In this green heart of Athens, there is also a large lake, where ducks and swans play. It is a point that attracts many visitors. Actually, one of the favourite activities of the Athenians – mostly the children – throughout the years, is the feeding of the ducks of the garden.
In the small oval pond next to the main lake, one can encounter a population of water turtles, while in the round lake near the entrance of Vasilissis Sofias Avenue, carps swim.
These lakes, ponds and cisterns, apart from being a home to various nature’s creatures, also act as water reservoirs, that channel water for irrigation.
Actually, although little understood, a whole irrigation circuit, runs parallel and beneath the paths, maintaining the microclimate in the National Garden. I consider it rather impressive, so let me tell you a few more things about it.
This irrigation circuit was designed during the construction of the garden, based on the traditional methods of Arab agriculture, utilizing the slope of the soil so that water can flow naturally into each of the 133 individual planted apartments, found in the Garden.
It consists of an extremely complex system with aqueducts, ditches and wells. It remains almost unchanged from the middle of the 19th century, when the Garden was created.
Most of this age-old irrigation network is still functioning today. Τhanks to it, hundreds of plant species that were initially planted, have survived through time.
But perhaps even more curious is the fact that, for the most part, the available water of the National Garden comes from the Peisistratio Aqueduct, a construction of 540 BC. This is now reinforced by four boreholes and an in-well, but the ancient aqueduct remains the central life-giving source.
In the area of the National Garden there is also a Children’s Library.
The original building was constructed in 1848. At first, it housed the office of the gardener Barraud.
Later, the same building became the refuge of Amalia, who loved it particularly, because it reminded her of Swiss houses. In fact, to enhance this feeling outside she had planted a fir tree.
The Library was founded in 1984 by the Ministry of Agriculture, in the context of the creation of a network of Children’s Libraries in rural areas throughout Greece.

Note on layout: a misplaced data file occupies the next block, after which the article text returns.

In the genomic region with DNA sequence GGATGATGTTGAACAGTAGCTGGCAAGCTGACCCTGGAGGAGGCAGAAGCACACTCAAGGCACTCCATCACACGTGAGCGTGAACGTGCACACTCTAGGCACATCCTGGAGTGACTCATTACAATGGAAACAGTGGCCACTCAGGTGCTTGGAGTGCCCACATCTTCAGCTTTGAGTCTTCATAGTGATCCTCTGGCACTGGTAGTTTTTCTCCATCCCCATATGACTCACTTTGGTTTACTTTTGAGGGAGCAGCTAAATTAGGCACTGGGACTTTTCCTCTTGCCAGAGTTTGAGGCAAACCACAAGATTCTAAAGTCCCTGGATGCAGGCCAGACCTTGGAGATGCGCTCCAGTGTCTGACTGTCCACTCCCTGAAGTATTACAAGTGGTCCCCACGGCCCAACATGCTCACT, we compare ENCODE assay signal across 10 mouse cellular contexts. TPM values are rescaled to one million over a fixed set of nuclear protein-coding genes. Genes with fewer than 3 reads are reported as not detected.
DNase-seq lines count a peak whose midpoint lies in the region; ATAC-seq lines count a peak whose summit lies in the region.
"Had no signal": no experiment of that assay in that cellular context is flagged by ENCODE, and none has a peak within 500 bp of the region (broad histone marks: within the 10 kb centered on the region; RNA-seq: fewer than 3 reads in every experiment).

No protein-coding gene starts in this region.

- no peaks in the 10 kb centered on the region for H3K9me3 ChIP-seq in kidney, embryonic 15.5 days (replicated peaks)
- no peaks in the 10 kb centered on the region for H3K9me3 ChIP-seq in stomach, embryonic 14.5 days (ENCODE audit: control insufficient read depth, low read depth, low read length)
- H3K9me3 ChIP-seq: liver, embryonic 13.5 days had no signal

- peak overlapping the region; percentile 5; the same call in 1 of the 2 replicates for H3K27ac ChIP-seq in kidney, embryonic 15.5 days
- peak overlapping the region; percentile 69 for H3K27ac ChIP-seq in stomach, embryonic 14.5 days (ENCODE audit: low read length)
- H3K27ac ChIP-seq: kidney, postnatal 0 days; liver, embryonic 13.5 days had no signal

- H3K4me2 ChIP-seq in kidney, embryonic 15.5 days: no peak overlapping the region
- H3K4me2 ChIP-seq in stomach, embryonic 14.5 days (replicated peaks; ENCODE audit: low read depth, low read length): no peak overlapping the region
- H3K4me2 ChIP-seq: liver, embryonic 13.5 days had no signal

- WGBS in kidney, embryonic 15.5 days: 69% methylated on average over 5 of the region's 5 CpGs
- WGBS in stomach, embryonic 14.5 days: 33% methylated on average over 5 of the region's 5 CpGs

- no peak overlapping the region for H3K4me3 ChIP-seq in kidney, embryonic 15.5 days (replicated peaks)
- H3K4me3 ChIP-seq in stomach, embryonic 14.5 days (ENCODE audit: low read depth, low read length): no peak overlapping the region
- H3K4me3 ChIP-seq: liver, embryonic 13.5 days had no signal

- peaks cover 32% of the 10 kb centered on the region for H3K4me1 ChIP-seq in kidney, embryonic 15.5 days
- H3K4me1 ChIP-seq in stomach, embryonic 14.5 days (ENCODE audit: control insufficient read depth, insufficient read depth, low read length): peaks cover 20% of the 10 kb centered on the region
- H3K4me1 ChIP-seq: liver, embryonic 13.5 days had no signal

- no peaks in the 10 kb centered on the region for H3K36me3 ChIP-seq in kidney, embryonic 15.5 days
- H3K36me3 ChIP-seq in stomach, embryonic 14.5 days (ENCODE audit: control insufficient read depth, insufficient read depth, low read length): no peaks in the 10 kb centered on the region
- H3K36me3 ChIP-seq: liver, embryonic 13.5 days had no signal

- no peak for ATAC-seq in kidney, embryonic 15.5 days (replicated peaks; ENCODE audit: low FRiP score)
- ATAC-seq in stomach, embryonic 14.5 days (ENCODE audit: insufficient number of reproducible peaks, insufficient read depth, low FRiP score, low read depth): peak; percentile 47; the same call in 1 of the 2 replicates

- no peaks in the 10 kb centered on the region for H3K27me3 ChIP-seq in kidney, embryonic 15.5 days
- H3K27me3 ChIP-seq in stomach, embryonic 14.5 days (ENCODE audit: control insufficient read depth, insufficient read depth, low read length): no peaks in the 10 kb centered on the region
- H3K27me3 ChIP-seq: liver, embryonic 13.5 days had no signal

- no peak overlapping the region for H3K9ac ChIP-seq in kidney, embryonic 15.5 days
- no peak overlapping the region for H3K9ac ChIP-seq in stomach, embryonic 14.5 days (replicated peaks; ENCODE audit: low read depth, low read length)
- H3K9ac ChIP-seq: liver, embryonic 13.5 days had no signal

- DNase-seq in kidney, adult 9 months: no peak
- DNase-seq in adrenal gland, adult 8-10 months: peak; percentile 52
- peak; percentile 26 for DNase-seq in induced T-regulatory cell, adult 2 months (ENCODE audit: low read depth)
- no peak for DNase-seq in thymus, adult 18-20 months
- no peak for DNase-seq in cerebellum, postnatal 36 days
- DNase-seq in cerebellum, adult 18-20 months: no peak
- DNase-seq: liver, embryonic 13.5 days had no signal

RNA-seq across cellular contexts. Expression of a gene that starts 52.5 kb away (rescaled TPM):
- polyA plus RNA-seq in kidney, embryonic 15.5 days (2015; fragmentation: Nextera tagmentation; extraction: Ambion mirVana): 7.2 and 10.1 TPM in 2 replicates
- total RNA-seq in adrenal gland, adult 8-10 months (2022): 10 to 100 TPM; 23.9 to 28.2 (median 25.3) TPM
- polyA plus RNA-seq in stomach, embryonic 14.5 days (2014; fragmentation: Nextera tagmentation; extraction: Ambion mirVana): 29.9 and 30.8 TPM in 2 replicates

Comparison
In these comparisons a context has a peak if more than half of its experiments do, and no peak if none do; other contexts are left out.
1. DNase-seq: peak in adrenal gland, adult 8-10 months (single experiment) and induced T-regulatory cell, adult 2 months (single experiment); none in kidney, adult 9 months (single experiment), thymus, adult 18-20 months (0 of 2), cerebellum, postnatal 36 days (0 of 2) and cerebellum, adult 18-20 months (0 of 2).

It has two reading rooms, a fairy tale room and a music and screening room. When it started, it had only 1,500 books on its shelves, while today it exceeds 6,000.
The garden is also home to a small zoo which hosts animals and birds such as goats, chamois, bunnies, ducks, geese, chickens, swans, parrots, pigeons and peacocks.
There are also many interesting several gazebos and secluded romantic corners, as well as ornamental elements in the Garden, such as metal benches, pergolas and caves.
The most characteristic is Queen Amalia’s pergola – 80 meters long and 4 meters wide – with porcelain pillars and covered by baciana roses.
Another beautiful spot is the 20X20 wisterias room with the cave, made of limestone cobblestones, in the background.
Finally, throughout the Garden one can admire various statues of personalities created by remarkable sculptors.
Busts, such as those of Ioannis Kapodistrias, first governor of Greece, celebrated Greek poets, such Dionysios Solomos, author of the Greek National Anthem, Aristotelis Valaoritis and Jean Moreas – born Ioannis Papadiamantopoulos – who mostly wrote poetry in the French language, having received a French education, the great Philhellene and national benefactor Jean-Gabriel Eyanard and others, are scattered in prominent parts of the Garden.
In 2011 the National Garden was characterized as an historic place.
Well, I believe I’ve already shown and told you enough…
I will sit on this bench to read my book and let you wander around the shaded pathways of this tropical paradise. I am sure, you will soon forget that you are in the middle of the concrete jungle of Athens!